The United Nations Network on Migration has called for the suspension of migrant deportations during the pandemic. Doctors Without Borders insists that the US halt deportations to Latin America and the Caribbean. And a coalition of more than 100 groups has demanded that Trump stop deportations to Haiti. JHISN has long called for a moratorium on all deportations and migrant detentions. Today this call is more critical than ever.
WHAT CAN YOU DO?
2. NICE: Fighting for Low-Wage Immigrant Workers
Several weeks ago, the New York Times reported on Manuel Castro’s dilemma with food distribution. Castro, the executive director of NICE (New Immigrant Community Empowerment), had secured 100 boxes of food to distribute to the immigrant day laborers and domestic workers the group supports. But who should get it? His method of selection was randomly fair, and by no means preferential. Names were pulled from a hat.
One month later, the Jackson Heights-based NICE is still working on food distribution to thousands of Queens residents excluded from COVID-19 federal stimulus, unemployment, and other supports because of their immigration status. This time the NICE4workers team are working alongside local street food vendors, labor unions, and State Senator Jessica Ramos, giving out free fresh food secured from New York state farms. NICE also partners with the NGO Khalsa Aid USA–founded on the Sikh principle to “Recognise the whole human race as one”–bringing healthy grains, lentils, beans, vegetables, fruits, and rice (in a reusable canvas tote!) to undocumented families in Jackson Heights.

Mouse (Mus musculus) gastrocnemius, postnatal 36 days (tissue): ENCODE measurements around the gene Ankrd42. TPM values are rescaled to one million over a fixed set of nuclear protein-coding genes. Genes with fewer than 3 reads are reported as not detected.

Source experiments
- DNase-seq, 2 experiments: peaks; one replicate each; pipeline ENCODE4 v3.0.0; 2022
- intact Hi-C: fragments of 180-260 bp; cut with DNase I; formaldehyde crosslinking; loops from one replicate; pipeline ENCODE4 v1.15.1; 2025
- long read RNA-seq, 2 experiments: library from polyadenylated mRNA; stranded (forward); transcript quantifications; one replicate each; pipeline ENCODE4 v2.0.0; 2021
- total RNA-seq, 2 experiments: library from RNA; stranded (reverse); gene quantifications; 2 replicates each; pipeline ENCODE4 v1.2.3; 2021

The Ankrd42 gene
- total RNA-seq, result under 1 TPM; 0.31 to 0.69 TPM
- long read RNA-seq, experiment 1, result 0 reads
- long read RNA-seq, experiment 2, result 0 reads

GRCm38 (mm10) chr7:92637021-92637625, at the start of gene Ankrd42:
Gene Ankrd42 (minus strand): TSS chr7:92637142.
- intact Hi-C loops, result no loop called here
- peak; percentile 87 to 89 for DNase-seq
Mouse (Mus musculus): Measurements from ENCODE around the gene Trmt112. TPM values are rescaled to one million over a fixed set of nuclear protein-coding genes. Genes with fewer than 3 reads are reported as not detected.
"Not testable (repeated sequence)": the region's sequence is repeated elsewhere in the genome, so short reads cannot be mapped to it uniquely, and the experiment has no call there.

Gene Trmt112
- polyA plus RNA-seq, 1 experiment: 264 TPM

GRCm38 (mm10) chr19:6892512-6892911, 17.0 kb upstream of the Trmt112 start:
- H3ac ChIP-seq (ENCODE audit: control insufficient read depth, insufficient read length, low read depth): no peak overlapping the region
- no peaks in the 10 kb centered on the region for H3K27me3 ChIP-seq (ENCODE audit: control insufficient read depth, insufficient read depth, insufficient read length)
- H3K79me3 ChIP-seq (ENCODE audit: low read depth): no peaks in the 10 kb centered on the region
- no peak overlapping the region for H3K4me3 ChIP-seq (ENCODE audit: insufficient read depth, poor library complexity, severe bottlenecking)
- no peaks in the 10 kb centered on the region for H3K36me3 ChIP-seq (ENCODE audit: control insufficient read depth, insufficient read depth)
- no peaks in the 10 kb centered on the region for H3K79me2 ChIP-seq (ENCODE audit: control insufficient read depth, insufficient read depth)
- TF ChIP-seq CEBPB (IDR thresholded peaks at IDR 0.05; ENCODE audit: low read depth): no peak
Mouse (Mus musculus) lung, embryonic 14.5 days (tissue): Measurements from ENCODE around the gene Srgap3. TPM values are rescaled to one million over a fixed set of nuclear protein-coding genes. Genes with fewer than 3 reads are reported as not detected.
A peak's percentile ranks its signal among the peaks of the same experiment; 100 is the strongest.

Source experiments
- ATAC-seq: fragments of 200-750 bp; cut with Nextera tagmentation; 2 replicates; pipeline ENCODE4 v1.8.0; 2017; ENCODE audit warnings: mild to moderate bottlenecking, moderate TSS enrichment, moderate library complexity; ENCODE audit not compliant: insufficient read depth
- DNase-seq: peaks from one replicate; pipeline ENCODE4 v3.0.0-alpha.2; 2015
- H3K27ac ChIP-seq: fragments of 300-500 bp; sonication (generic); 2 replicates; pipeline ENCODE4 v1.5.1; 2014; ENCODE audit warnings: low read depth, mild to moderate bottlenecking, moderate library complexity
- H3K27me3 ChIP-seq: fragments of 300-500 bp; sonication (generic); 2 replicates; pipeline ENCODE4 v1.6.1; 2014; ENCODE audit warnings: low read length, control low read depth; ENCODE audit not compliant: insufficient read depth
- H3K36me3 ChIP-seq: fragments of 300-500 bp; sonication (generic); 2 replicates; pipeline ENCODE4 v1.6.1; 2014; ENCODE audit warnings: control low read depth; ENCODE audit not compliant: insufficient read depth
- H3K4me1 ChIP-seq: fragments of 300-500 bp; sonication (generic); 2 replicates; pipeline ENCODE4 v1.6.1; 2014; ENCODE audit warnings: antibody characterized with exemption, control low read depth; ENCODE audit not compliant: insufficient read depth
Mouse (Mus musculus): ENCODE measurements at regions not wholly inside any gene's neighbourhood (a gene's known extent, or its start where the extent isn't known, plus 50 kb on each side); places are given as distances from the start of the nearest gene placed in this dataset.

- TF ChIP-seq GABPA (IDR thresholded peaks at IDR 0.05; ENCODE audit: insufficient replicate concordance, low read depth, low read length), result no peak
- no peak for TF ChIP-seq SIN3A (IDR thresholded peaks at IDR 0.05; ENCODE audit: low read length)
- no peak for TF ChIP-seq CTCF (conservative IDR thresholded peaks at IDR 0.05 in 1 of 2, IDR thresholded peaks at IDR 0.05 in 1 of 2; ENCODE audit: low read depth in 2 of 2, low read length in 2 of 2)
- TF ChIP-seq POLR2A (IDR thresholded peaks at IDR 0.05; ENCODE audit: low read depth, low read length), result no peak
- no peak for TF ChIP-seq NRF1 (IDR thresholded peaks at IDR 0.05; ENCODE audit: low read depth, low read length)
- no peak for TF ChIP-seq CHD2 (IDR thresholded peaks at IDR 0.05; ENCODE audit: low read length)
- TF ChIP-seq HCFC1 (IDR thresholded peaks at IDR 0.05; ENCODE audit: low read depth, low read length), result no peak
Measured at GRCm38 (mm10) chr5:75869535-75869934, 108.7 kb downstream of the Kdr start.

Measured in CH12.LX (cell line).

Somehow, NICE also finds time to actively protest wage theft and exploitation of immigrant workers with their #TakeItBack campaigns. With a membership composed largely of newly-arrived immigrants, and undocumented immigrants in the construction and landscaping industries (including a growing number of women transitioning to construction work), NICE organizes some of the most vulnerable and precarious workers in NYC.
No one was truly prepared for this pandemic. But NICE was ready to take action, with its founding purpose to “prioritize the leadership and voices of low-wage undocumented immigrant workers who are often excluded and/or marginalized from other spaces.” Low-wage undocumented workers have been multiply marginalized during the pandemic crisis, receiving no federal support (even when deemed ‘essential’ workers), and having to fight for resources from state and city agencies–all while continuing to risk hard physical labor when other New Yorkers have the luxury of working remotely and remaining physically isolated.
NICE promotes the welfare of their members with regular Occupational Safety and Health training programs, focussing attention on employees’ legal rights in the workplace. NICE also provides job training videos on subjects like plumbing, painting and English-language wording commonly used in the construction industry. They have ensured that COVID-19 information is available to workers in their own language.
NICE recently supported the May 20 Town Hall demanding an Excluded Workers Fund in New York State. Working with a coalition including New York Communities for Change and Make the Road NY, NICE is calling for a $3.5 billion state relief program, funded by taxing billionaires and corporations, to support immigrants who have been systematically excluded from government assistance legislation. Meanwhile, one of the founding members of NICE, Jessica González-Rojas, is running for State Assembly District 34.
On May 19, NICE announced that almost $4,500 was raised from 64 donors to fund NICE’s front-line community support efforts. JHISN applauds the sustained efforts by NICE to support, train, advocate for and provide services to our immigrant workers, fighting for an economy that works for everybody.
WHAT CAN YOU DO?
3. Food, Immigrant Labor, and the Politics of Hunger